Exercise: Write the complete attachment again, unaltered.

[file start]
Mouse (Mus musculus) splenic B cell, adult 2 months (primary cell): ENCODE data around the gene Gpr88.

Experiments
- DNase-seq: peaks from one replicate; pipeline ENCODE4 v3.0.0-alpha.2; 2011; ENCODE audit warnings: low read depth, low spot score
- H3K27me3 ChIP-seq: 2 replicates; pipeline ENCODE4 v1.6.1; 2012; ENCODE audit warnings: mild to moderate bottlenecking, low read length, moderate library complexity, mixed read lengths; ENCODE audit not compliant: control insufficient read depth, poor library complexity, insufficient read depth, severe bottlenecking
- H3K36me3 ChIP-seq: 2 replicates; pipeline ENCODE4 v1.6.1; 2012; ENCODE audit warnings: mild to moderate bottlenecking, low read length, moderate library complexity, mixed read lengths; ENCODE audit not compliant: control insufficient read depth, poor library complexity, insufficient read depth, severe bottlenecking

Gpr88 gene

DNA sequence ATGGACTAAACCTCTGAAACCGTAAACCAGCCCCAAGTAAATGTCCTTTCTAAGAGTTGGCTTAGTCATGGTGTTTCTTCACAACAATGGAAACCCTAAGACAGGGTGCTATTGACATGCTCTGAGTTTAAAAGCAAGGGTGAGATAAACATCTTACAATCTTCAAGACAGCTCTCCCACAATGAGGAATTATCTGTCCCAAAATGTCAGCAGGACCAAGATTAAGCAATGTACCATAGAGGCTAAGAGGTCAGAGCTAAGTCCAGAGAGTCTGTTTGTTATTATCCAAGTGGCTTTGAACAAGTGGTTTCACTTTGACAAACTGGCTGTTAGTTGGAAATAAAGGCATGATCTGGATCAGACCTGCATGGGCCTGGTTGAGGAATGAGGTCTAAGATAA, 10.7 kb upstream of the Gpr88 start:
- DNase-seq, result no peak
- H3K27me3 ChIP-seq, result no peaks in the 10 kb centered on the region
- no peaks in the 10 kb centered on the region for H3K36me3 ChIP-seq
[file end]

Mouse (Mus musculus) splenic B cell, adult 2 months (primary cell): ENCODE data around the gene Gpr88.

Experiments
- DNase-seq: peaks from one replicate; pipeline ENCODE4 v3.0.0-alpha.2; 2011; ENCODE audit warnings: low read depth, low spot score
- H3K27me3 ChIP-seq: 2 replicates; pipeline ENCODE4 v1.6.1; 2012; ENCODE audit warnings: mild to moderate bottlenecking, low read length, moderate library complexity, mixed read lengths; ENCODE audit not compliant: control insufficient read depth, poor library complexity, insufficient read depth, severe bottlenecking
- H3K36me3 ChIP-seq: 2 replicates; pipeline ENCODE4 v1.6.1; 2012; ENCODE audit warnings: mild to moderate bottlenecking, low read length, moderate library complexity, mixed read lengths; ENCODE audit not compliant: control insufficient read depth, poor library complexity, insufficient read depth, severe bottlenecking

Gpr88 gene

DNA sequence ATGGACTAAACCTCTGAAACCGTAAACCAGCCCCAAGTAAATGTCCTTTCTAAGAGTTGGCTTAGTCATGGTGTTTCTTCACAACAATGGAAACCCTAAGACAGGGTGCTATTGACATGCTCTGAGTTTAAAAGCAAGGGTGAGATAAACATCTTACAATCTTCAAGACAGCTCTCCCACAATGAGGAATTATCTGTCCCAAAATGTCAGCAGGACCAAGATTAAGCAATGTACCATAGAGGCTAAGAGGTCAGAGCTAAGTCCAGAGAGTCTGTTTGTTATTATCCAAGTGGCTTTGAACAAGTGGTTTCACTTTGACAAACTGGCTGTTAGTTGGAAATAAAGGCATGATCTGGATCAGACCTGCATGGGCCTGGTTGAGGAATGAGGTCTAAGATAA, 10.7 kb upstream of the Gpr88 start:
- DNase-seq, result no peak
- H3K27me3 ChIP-seq, result no peaks in the 10 kb centered on the region
- no peaks in the 10 kb centered on the region for H3K36me3 ChIP-seq